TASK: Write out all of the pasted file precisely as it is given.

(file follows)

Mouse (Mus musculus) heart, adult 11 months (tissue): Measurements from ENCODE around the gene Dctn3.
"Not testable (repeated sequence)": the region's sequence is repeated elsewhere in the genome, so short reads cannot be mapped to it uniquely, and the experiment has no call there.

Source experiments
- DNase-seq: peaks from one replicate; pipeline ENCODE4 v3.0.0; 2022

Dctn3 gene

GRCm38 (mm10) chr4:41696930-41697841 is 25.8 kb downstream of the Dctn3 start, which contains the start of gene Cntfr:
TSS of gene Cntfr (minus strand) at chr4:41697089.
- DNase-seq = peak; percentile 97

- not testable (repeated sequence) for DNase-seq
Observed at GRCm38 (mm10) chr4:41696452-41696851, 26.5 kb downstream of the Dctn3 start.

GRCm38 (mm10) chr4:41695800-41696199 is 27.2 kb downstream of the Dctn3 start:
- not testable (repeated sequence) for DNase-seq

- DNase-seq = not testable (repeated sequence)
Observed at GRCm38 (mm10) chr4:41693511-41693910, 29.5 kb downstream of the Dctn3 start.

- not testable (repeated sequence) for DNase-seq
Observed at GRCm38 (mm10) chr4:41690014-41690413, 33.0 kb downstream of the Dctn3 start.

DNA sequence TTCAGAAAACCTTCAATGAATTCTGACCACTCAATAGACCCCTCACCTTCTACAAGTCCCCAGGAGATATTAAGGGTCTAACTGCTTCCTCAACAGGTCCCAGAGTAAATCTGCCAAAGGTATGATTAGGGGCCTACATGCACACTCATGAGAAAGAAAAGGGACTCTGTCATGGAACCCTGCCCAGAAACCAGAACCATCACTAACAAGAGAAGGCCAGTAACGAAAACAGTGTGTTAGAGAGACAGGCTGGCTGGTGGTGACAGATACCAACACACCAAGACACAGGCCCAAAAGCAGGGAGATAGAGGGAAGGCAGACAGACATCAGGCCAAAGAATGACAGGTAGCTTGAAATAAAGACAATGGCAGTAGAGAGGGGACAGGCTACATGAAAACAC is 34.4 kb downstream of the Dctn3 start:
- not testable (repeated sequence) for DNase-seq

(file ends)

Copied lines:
Mouse (Mus musculus) heart, adult 11 months (tissue): Measurements from ENCODE around the gene Dctn3.
"Not testable (repeated sequence)": the region's sequence is repeated elsewhere in the genome, so short reads cannot be mapped to it uniquely, and the experiment has no call there.

Source experiments
- DNase-seq: peaks from one replicate; pipeline ENCODE4 v3.0.0; 2022

Dctn3 gene

GRCm38 (mm10) chr4:41696930-41697841 is 25.8 kb downstream of the Dctn3 start, which contains the start of gene Cntfr:
TSS of gene Cntfr (minus strand) at chr4:41697089.
- DNase-seq = peak; percentile 97

- not testable (repeated sequence) for DNase-seq
Observed at GRCm38 (mm10) chr4:41696452-41696851, 26.5 kb downstream of the Dctn3 start.

GRCm38 (mm10) chr4:41695800-41696199 is 27.2 kb downstream of the Dctn3 start:
- not testable (repeated sequence) for DNase-seq

- DNase-seq = not testable (repeated sequence)
Observed at GRCm38 (mm10) chr4:41693511-41693910, 29.5 kb downstream of the Dctn3 start.

- not testable (repeated sequence) for DNase-seq
Observed at GRCm38 (mm10) chr4:41690014-41690413, 33.0 kb downstream of the Dctn3 start.

DNA sequence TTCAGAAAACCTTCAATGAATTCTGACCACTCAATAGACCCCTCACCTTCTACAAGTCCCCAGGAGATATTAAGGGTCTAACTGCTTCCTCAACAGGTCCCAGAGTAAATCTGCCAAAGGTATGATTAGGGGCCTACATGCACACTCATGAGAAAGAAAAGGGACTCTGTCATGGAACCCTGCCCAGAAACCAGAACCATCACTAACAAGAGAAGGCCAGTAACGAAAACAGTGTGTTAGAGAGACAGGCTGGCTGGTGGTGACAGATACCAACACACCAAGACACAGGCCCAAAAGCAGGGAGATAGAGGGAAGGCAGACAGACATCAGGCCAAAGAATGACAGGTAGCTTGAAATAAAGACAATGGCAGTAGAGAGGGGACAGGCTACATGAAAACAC is 34.4 kb downstream of the Dctn3 start:
- not testable (repeated sequence) for DNase-seq